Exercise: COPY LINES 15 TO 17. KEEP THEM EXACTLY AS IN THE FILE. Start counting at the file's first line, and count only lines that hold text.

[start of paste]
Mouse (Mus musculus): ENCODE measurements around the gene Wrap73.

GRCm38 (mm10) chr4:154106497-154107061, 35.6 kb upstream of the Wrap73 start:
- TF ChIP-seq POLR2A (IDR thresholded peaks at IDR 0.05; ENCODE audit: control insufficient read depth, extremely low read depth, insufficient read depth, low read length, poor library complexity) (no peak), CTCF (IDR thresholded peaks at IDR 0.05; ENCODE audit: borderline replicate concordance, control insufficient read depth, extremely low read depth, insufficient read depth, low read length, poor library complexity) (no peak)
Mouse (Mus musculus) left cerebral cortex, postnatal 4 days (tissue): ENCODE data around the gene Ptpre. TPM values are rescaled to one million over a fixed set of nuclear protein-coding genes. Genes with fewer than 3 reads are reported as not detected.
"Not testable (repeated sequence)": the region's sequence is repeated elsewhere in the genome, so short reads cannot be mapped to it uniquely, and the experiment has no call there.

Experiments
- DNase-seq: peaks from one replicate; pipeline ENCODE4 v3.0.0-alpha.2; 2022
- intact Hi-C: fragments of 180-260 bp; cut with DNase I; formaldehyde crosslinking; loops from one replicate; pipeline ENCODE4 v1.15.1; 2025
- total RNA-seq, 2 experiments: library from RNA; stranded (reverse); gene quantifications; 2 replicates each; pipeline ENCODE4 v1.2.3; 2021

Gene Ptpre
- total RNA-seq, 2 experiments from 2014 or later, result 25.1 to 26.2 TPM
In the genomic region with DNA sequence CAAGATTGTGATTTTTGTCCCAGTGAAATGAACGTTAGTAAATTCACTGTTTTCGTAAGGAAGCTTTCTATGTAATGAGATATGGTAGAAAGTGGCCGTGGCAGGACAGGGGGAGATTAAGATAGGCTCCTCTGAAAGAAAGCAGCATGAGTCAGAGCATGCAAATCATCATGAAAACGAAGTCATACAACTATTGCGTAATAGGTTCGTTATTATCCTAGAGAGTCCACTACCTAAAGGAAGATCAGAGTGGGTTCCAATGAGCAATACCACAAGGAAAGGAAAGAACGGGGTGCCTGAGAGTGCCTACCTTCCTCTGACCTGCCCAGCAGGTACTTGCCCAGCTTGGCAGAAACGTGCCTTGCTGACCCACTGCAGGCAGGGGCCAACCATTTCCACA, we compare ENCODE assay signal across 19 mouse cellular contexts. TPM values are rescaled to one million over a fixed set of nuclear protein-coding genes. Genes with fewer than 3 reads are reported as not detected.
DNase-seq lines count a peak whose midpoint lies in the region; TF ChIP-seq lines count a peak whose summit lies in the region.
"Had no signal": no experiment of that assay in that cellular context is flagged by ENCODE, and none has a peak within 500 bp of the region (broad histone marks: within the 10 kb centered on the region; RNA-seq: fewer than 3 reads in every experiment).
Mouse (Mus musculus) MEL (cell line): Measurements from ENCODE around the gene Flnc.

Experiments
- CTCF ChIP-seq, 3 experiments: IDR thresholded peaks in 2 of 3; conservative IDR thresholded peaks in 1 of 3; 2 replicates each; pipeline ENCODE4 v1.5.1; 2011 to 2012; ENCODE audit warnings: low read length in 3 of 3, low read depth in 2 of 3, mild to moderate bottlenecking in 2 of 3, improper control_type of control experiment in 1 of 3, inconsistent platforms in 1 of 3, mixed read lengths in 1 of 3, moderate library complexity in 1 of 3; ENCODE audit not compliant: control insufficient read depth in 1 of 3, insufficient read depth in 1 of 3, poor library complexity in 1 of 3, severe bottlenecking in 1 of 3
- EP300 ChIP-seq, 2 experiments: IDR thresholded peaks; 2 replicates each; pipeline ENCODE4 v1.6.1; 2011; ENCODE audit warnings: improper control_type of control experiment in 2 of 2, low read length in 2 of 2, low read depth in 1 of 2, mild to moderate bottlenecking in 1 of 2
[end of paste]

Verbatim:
Mouse (Mus musculus) MEL (cell line): Measurements from ENCODE around the gene Flnc.

Experiments
- CTCF ChIP-seq, 3 experiments: IDR thresholded peaks in 2 of 3; conservative IDR thresholded peaks in 1 of 3; 2 replicates each; pipeline ENCODE4 v1.5.1; 2011 to 2012; ENCODE audit warnings: low read length in 3 of 3, low read depth in 2 of 3, mild to moderate bottlenecking in 2 of 3, improper control_type of control experiment in 1 of 3, inconsistent platforms in 1 of 3, mixed read lengths in 1 of 3, moderate library complexity in 1 of 3; ENCODE audit not compliant: control insufficient read depth in 1 of 3, insufficient read depth in 1 of 3, poor library complexity in 1 of 3, severe bottlenecking in 1 of 3